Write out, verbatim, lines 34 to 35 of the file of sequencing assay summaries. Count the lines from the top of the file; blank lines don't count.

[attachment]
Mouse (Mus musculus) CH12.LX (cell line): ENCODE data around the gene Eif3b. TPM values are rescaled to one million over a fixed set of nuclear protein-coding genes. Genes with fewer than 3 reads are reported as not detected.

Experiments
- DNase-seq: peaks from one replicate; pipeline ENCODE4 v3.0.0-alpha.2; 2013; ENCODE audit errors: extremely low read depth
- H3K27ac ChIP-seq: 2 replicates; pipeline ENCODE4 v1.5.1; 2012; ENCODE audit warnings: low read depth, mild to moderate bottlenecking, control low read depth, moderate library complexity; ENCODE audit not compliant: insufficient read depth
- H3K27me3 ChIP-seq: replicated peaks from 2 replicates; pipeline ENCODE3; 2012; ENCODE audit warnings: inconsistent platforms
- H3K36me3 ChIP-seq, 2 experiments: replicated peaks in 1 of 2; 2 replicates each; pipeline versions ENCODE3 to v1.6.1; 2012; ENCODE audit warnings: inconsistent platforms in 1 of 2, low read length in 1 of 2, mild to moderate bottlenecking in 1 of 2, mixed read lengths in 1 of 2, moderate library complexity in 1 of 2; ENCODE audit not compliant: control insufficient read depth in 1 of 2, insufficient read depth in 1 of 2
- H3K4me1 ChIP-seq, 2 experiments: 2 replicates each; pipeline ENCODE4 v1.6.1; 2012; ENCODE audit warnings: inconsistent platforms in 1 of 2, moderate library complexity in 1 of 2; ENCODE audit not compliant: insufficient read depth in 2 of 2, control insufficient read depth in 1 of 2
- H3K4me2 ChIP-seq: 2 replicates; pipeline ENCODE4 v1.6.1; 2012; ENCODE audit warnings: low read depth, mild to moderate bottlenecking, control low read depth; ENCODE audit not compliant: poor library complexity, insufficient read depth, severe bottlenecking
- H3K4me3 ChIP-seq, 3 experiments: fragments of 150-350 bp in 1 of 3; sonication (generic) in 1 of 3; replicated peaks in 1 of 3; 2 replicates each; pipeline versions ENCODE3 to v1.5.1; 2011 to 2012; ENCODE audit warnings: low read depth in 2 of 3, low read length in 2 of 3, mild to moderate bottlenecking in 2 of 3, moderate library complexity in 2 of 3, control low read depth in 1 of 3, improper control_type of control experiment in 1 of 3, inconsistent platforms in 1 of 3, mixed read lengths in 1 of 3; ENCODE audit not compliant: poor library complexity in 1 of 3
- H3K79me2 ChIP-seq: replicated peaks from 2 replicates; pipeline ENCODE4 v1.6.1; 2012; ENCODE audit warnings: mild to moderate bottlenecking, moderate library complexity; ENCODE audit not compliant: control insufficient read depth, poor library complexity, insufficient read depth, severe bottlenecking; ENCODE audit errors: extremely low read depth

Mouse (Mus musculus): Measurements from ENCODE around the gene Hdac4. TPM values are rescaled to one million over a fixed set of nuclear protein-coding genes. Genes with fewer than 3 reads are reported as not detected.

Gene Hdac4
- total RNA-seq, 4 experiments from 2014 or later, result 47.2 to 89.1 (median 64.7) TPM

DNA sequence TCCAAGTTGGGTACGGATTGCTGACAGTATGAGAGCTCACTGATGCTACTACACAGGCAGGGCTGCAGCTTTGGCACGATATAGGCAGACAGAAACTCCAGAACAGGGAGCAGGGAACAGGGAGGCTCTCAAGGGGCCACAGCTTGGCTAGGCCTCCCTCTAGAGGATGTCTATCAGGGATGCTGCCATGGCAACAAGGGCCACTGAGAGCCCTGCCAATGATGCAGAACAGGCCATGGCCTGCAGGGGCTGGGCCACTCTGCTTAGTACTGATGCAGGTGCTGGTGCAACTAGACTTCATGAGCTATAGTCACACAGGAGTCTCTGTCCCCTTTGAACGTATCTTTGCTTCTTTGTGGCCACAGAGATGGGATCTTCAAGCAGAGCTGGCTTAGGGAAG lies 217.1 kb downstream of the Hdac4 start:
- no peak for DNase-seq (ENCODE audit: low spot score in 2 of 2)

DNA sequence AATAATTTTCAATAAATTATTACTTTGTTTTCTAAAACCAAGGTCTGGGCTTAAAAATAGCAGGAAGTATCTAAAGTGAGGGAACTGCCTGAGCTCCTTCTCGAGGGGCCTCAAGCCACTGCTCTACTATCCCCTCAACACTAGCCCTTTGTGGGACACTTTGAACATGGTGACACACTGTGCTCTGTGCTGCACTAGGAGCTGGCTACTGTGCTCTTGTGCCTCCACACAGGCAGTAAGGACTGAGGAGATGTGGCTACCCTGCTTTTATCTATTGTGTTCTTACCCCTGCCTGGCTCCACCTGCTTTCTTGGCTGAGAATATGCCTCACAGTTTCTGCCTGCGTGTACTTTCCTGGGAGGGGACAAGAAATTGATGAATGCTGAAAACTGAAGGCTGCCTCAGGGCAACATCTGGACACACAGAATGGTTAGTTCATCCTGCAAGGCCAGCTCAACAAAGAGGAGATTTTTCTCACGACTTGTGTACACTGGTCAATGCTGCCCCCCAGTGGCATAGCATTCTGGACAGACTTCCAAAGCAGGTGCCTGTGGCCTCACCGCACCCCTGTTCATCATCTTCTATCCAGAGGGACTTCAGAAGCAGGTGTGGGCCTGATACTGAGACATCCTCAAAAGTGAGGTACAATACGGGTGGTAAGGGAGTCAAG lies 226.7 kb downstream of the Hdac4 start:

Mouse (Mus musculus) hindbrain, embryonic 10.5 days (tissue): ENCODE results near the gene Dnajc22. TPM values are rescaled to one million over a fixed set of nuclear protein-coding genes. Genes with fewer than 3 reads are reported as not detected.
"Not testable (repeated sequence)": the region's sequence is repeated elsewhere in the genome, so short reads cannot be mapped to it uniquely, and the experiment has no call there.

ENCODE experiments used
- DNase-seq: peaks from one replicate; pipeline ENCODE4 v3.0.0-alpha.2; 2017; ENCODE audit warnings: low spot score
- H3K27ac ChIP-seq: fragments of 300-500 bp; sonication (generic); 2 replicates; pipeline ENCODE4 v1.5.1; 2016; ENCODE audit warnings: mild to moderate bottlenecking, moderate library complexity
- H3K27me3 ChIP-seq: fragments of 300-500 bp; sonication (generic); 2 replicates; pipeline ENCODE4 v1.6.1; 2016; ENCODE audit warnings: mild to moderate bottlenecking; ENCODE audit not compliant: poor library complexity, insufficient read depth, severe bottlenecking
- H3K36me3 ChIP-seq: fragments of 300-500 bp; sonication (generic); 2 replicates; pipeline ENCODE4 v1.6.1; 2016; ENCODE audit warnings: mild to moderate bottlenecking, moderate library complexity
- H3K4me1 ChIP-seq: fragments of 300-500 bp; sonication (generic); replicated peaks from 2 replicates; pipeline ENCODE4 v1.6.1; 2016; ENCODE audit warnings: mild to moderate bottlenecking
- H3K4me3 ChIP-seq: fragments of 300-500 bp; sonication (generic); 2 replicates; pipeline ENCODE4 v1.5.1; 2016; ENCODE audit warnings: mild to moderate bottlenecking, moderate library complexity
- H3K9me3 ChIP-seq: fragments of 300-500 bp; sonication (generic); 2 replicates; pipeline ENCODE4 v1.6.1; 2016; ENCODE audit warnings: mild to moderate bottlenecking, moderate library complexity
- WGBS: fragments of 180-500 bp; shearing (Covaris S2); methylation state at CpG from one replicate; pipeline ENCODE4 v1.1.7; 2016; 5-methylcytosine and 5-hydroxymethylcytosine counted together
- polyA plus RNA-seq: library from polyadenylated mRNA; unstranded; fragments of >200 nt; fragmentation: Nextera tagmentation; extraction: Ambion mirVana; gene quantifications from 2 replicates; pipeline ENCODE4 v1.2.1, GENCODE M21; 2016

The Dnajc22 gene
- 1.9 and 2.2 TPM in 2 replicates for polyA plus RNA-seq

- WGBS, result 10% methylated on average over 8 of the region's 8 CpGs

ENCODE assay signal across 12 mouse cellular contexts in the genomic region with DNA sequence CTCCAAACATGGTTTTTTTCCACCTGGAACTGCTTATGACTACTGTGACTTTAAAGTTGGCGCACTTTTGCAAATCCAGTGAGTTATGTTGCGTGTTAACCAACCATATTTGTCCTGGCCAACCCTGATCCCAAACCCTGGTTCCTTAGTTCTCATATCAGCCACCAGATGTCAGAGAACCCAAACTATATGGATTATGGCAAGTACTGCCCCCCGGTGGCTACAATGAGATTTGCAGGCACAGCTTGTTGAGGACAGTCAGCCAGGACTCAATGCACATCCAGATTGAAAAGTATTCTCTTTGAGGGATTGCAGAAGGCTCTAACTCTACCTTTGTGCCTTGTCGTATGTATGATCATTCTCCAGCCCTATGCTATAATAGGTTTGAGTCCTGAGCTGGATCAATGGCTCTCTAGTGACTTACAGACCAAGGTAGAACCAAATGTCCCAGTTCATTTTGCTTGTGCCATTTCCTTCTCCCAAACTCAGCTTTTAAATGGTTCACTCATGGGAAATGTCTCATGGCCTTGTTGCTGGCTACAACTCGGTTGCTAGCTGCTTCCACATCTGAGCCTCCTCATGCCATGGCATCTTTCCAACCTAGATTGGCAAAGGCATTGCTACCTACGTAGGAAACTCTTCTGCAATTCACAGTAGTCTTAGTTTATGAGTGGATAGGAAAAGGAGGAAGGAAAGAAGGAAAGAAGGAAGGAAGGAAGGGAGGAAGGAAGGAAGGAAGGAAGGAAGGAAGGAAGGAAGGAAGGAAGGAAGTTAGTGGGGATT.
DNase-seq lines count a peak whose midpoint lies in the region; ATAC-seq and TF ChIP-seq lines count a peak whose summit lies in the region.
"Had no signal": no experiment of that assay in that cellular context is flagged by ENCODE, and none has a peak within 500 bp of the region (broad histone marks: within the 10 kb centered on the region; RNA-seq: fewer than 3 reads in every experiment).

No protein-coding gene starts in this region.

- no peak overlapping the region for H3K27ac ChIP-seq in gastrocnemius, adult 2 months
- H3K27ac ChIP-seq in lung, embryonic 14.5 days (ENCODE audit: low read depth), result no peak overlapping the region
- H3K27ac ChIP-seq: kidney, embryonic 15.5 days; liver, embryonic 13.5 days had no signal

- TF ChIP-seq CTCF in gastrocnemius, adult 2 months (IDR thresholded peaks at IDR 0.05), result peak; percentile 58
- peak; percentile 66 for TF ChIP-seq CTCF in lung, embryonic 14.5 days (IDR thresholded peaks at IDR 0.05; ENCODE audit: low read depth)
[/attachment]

"Had no signal": no experiment of that assay in that cellular context is flagged by ENCODE, and none has a peak within 500 bp of the region (broad histone marks: within the 10 kb centered on the region; RNA-seq: fewer than 3 reads in every experiment).

No protein-coding gene starts in this region.